San JoséCosta Rica Cuba:Biblioteca Nacional “José Martí”Pl. de la Revolución José MartíApdo. Oficial 3La HabanaCubaArchivo Nacional de CubaCompostela esq. San IsidroLa Habana 1Cuba Dominican Republic:Biblioteca NacionalCésar Nicolás Penson 91Plaza de la CulturaSanto DomingoLa República DominicanaArchivo General de la NaciónCalle M.E. DíazSanto DomingoLa República Dominicana Ecuador:Biblioteca NacionalGarcía Moreno y SucreApdo. 163QuitoEcuadorArchivo Nacional de HistoriaAv. 6 de Diciembre 332Apdo. 67QuitoEcuador El Salvador:Biblioteca Nacional8 A Av. Norte y Calle DelgadoSan SalvadorEl SalvadorArchivo General de la NaciónPalacio NacionalSan SalvadorEl Salvador French Guiana (Guyane):

Université des Antilles et de la GuyaneBibliothèque UniversitaireCampus UniversitaireSchoelcher, BP7210Martinique Guatemala:Biblioteca Nacional de Guatemala5a Av. 7–26Zona 1GuatemalaGuatemalaArchivo General de Centro América4a Av. 7–16Zona 1GuatemalaGuatemala Guyana:National LibraryPOB 10240Georgetown, Guyana Honduras:Biblioteca Nacional de Honduras6a Av. Salvador MendietaTegucigalpaHondurasArchivo Nacional de Honduras6a Av. 408TegucigalpaHonduras Mexico:Biblioteca Nacional de MéxicoInstituto de Investigaciones BibliográficasUniversidad Nacional Autónoma de MéxicoCentro Cultural, Ciudad UniversitariaDelegación CoyoacánApdo. 29–12404510MéxicoArchivo General de la NaciónTacuba 8, 2o. pisoPalacio NacionalApdo. 1999México 1México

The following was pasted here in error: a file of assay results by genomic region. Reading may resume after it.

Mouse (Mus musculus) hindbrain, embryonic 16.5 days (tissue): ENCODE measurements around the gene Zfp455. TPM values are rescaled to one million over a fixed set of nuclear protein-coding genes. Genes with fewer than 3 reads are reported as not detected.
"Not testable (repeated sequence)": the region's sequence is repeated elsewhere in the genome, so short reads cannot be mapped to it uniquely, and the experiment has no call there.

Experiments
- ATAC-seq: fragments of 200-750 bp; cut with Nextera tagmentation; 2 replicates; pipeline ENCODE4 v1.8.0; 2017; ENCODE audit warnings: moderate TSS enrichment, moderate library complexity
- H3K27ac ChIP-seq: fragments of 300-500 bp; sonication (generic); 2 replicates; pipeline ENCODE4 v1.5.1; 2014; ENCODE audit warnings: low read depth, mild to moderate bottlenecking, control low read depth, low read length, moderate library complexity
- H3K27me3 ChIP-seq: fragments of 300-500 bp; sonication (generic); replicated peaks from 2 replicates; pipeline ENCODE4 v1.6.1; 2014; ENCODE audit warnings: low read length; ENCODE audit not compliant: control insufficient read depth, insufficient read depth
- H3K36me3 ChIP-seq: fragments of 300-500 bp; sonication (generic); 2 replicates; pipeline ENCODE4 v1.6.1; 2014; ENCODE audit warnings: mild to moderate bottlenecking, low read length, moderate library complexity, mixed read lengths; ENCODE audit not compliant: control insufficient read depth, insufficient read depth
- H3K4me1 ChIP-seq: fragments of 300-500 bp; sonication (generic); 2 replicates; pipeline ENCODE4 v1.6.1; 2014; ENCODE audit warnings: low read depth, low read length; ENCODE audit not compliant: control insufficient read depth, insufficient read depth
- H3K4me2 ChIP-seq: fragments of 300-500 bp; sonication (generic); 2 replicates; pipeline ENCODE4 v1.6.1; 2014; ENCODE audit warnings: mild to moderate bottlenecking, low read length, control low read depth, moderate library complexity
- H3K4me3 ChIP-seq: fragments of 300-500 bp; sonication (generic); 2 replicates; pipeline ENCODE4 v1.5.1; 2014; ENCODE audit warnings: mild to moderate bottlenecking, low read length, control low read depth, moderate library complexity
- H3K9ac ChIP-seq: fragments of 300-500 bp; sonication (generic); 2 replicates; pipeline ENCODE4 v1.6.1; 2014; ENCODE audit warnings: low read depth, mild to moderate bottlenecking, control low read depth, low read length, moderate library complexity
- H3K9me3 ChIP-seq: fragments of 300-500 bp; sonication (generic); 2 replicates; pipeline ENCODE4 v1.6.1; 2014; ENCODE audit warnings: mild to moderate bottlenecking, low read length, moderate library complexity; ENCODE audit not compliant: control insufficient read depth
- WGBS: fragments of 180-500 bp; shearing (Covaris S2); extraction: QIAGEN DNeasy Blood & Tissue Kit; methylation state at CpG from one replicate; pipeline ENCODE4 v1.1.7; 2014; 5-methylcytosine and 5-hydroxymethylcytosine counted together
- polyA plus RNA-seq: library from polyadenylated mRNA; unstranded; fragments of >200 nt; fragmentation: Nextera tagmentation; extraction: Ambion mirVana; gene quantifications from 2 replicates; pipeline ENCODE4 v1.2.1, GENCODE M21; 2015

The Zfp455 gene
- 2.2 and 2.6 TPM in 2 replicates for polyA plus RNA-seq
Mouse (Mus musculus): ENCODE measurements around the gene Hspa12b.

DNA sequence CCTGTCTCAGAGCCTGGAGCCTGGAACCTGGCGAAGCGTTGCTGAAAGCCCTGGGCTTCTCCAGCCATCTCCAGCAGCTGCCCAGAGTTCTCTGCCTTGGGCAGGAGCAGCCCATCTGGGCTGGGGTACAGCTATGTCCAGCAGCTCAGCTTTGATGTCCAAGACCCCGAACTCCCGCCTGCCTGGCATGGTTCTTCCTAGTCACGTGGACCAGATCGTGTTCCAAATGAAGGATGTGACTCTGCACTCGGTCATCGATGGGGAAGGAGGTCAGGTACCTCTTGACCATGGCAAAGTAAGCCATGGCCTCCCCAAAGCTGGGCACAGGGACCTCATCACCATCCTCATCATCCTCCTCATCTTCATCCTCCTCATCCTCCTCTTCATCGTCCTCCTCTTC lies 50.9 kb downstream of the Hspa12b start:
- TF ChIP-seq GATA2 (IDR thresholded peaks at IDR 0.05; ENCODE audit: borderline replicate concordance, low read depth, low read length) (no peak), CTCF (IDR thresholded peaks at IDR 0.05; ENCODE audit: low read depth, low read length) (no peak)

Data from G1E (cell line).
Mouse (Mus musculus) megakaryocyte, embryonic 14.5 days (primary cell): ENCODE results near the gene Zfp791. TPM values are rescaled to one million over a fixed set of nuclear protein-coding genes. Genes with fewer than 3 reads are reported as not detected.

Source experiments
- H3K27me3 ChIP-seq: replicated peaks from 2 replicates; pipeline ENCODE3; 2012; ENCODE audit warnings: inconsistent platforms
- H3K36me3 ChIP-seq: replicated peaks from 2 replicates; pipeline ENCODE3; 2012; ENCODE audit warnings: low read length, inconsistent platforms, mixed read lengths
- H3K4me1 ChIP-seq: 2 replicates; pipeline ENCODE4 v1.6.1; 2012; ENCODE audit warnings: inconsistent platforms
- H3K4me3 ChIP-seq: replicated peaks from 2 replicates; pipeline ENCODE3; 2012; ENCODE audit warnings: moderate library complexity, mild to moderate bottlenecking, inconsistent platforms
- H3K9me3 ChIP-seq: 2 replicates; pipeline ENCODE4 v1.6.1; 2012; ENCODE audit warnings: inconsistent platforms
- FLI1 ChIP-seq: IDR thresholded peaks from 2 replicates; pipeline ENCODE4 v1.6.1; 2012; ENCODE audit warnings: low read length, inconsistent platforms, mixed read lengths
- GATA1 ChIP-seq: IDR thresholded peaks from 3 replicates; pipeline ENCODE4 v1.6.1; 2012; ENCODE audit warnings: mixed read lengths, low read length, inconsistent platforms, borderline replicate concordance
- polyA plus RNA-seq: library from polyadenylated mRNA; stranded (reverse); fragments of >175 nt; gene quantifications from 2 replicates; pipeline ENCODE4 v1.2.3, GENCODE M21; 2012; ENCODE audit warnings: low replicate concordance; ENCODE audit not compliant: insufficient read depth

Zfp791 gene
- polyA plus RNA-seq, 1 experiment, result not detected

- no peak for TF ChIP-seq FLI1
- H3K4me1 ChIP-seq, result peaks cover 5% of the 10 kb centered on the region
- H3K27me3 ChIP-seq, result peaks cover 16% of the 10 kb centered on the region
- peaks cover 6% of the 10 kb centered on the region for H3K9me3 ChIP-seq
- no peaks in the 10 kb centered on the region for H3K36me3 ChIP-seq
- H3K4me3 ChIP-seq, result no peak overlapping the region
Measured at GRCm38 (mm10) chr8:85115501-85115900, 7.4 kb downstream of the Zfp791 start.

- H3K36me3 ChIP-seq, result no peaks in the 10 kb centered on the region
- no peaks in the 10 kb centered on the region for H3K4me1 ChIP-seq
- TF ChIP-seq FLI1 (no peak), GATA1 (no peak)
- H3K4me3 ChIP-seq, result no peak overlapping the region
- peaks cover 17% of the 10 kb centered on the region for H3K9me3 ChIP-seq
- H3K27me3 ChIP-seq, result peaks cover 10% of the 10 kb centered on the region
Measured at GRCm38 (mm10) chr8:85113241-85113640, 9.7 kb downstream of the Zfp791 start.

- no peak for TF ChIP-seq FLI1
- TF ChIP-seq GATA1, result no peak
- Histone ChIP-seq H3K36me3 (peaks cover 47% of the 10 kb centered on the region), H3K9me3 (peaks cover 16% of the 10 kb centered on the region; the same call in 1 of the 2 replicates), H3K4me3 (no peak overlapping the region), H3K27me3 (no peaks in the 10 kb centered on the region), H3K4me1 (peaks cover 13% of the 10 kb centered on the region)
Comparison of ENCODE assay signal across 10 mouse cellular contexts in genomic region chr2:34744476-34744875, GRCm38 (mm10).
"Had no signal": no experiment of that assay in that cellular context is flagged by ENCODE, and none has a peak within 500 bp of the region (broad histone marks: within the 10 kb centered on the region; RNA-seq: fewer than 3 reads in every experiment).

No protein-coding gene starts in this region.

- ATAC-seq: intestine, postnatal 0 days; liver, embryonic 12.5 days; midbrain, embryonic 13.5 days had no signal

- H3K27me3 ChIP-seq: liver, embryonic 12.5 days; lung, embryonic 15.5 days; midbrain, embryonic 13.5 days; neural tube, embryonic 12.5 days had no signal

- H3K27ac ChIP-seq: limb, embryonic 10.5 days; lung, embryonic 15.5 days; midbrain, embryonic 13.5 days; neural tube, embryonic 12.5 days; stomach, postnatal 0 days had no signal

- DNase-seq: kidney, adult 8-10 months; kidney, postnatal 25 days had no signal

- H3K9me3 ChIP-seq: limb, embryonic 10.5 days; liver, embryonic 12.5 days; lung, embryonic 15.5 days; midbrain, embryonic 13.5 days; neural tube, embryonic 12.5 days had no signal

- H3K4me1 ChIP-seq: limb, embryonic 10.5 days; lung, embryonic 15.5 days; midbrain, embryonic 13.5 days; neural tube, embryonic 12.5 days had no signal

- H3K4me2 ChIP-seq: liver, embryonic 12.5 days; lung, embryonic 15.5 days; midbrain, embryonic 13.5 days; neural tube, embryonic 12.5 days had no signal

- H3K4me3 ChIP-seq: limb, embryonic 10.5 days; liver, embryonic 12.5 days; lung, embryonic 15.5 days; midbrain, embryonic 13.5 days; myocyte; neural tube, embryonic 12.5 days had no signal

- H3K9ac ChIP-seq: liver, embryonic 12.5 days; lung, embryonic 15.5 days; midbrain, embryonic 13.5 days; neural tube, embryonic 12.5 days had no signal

Nicaragua:Biblioteca NacionalCalle del Triunfo 302Apdo. 101ManaguaNicaraguaArchivo Nacional6a Calle 402Apdo. 101ManaguaNicaragua Panama:Biblioteca NacionalApdo. 2444PanamáPanamáArchivo NacionalApdo. 6618PanamáPanamá Paraguay:Biblioteca y Archivo NacionalesMariscal Estigarriba 95AsunciónParaguay Peru:Biblioteca Nacional del PerúAv. AbancayApdo. 2335LimaPerú Puerto Rico:Instituto de Cultura PuertorriqueñaAv. Ponce de León 500POB 4184San JuanPuerto Rico, 00905 Suriname:Anton de Kom Universiteit van SurinameCentrale BibliotheekLeyswegPostbus 9212Paramaribo, Suriname Uruguay:

Biblioteca Nacional del UruguayCentro Nacional de Documentación Científica,Técnica, y Económica18 de Julio 1790Casilla 452MontevideoUruguayArchivo General de la NaciónCalle Convención 1474MontevideoUruguay Venezuela:Biblioteca NacionalBolsa a San FranciscoApdo. 68350Caracas 106VenezuelaArchivo General de la NaciónSanta Capilla a Carmelitas 5CaracasVenezuelaState and Provincial ArchivesIn Latin American countries, many states, provinces, and departments hav

Hispanic Latin America, most records are written in Spanish; most Brazilian records are written in Portuguese. Some Latin terms may be found in both Hispanic and Brazilian records. In some cases, records kept by immigrant groups are written in the language of the immigrants, such as German, Dutch, or Italian.